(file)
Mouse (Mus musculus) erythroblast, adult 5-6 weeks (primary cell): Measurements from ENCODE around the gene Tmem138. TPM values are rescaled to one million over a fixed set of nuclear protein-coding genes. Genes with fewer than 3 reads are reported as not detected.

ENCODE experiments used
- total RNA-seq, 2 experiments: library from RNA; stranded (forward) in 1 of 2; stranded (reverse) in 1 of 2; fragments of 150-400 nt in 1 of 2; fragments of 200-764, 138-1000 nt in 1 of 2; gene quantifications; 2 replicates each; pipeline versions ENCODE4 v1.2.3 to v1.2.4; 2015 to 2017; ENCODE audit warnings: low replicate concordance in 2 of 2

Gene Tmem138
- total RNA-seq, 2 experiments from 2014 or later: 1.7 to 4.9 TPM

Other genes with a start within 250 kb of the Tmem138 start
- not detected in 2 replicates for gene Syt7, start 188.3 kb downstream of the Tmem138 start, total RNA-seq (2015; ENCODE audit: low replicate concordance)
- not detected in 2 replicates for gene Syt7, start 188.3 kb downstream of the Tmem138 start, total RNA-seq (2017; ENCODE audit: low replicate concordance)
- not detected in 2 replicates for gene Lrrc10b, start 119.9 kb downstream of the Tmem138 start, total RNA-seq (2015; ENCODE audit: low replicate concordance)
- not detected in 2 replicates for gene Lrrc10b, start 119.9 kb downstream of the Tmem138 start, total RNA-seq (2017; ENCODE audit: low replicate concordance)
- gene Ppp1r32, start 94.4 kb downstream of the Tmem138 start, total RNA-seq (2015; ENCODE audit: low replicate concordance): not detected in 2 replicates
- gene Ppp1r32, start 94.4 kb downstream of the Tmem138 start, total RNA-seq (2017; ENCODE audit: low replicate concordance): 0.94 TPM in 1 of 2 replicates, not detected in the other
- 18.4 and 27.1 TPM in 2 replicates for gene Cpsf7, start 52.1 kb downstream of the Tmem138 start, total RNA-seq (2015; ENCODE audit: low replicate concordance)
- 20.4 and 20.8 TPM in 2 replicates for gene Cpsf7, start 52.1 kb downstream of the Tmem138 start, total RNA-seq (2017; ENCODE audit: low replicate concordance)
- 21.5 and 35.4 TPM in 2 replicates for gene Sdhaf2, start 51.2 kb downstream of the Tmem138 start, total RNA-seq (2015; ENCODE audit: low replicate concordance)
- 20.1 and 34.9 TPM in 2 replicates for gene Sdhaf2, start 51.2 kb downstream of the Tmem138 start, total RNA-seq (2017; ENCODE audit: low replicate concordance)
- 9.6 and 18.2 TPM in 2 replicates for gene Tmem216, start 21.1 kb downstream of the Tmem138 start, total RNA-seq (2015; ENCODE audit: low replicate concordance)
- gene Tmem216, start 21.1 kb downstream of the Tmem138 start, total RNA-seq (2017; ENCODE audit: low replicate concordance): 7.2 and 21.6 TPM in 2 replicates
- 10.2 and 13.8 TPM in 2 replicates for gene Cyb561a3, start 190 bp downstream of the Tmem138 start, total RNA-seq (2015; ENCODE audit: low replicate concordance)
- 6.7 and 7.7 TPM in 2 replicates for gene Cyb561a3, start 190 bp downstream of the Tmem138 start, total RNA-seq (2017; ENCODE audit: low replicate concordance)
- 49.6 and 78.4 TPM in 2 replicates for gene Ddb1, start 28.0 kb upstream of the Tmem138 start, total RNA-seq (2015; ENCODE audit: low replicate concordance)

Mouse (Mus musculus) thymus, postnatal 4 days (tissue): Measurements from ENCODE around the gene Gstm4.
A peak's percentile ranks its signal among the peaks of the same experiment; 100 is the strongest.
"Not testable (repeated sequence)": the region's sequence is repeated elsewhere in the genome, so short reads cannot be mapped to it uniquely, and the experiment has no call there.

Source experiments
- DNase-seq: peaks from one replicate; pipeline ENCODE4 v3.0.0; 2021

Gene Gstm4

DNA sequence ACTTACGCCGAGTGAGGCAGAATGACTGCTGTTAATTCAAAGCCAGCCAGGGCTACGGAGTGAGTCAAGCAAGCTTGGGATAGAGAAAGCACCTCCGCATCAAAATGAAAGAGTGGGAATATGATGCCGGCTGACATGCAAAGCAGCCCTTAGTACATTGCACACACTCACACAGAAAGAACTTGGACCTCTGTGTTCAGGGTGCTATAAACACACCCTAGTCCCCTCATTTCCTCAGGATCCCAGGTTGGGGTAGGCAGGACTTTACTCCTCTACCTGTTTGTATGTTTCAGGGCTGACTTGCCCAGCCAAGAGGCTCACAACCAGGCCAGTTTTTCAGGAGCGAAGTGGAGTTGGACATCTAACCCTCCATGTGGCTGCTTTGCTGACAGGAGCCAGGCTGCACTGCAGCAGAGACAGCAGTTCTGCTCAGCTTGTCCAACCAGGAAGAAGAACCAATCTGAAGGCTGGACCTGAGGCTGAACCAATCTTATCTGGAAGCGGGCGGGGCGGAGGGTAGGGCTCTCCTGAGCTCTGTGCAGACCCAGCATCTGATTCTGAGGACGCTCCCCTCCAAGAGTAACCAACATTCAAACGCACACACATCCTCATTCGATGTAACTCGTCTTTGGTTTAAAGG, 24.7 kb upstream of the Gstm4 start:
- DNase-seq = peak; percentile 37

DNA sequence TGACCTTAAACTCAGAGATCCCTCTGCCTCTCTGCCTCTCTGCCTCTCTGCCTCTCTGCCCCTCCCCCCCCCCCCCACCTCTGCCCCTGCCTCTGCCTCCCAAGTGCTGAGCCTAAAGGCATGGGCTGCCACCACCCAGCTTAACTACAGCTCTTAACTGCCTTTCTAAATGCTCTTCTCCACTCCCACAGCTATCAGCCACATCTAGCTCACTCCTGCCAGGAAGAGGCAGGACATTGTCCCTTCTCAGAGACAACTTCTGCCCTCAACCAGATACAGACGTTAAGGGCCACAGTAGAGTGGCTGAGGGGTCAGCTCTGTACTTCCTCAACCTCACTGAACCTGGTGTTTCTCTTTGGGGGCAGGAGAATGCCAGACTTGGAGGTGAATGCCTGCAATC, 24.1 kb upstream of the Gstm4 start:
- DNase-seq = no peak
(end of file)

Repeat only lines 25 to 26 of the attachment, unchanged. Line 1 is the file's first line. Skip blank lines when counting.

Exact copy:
Source experiments
- DNase-seq: peaks from one replicate; pipeline ENCODE4 v3.0.0; 2021